Statistical Methods in Finance 2017

Dec 16 - 19, 2017


How High the Hedge: Relationships Between Prices and Yields in the U.S. Federal Crop Insurance Program

by Sujit K. Ghosh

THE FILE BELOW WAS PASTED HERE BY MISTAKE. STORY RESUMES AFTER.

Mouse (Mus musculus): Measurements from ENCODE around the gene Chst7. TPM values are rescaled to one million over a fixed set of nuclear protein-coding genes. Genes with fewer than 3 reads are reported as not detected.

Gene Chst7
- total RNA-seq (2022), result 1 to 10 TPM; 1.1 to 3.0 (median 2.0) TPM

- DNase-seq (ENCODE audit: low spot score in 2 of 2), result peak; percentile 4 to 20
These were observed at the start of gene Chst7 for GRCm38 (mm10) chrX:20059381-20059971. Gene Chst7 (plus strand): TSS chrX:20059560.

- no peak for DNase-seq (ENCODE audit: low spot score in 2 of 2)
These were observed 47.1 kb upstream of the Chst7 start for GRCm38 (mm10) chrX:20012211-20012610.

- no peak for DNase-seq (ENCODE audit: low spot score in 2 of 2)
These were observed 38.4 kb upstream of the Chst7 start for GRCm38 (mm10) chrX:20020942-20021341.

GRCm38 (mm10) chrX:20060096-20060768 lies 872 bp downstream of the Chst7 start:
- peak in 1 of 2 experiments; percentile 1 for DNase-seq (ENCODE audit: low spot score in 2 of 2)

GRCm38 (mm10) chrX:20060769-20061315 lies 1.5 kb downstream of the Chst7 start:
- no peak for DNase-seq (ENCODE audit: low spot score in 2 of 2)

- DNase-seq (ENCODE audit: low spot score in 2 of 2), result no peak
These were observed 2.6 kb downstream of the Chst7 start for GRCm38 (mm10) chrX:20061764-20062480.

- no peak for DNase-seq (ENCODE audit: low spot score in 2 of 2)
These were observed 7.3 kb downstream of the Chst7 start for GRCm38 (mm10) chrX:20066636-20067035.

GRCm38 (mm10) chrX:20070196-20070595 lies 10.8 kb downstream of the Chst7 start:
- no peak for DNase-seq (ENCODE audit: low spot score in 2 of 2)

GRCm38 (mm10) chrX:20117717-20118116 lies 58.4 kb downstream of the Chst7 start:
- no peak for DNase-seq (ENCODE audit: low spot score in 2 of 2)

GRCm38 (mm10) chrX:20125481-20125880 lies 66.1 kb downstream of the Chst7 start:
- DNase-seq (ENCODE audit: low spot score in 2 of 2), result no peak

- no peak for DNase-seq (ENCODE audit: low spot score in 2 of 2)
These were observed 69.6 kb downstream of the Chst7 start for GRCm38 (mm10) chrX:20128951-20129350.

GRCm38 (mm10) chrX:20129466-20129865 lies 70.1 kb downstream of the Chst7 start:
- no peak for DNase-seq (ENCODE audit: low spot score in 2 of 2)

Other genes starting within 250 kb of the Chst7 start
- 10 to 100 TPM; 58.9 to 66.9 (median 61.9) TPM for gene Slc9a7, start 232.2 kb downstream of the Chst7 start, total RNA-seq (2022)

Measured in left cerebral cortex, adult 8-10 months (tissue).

Due to biological constraints, agricultural products are subject to seasonal production. Barring storage, production cycles imply steep supply curves after each growing season. Even if storage is admitted, the relationship between quantity and price should remain strong due to stable demands. This line of reasoning leads to the idea of the natural hedge; agricultural yields and prices are inversely related. The relationship between price and yield is a critical component of the federal crop insurance program, now the most expensive instrument of agricultural policy in the United States. Actuarial rules for federal revenue policies assume that correlation between yield and price is constant across all counties within a state and that dependence can be adequately described by the Gaussian copula. We use nonparametric measures of association, and a selection of bivariate copulas, to empirically characterize the dependence between prices and yields for all corn producing counties in the United States. A simulation analysis across copula types and parameter values exposes hypothetical impacts of actuarial changes.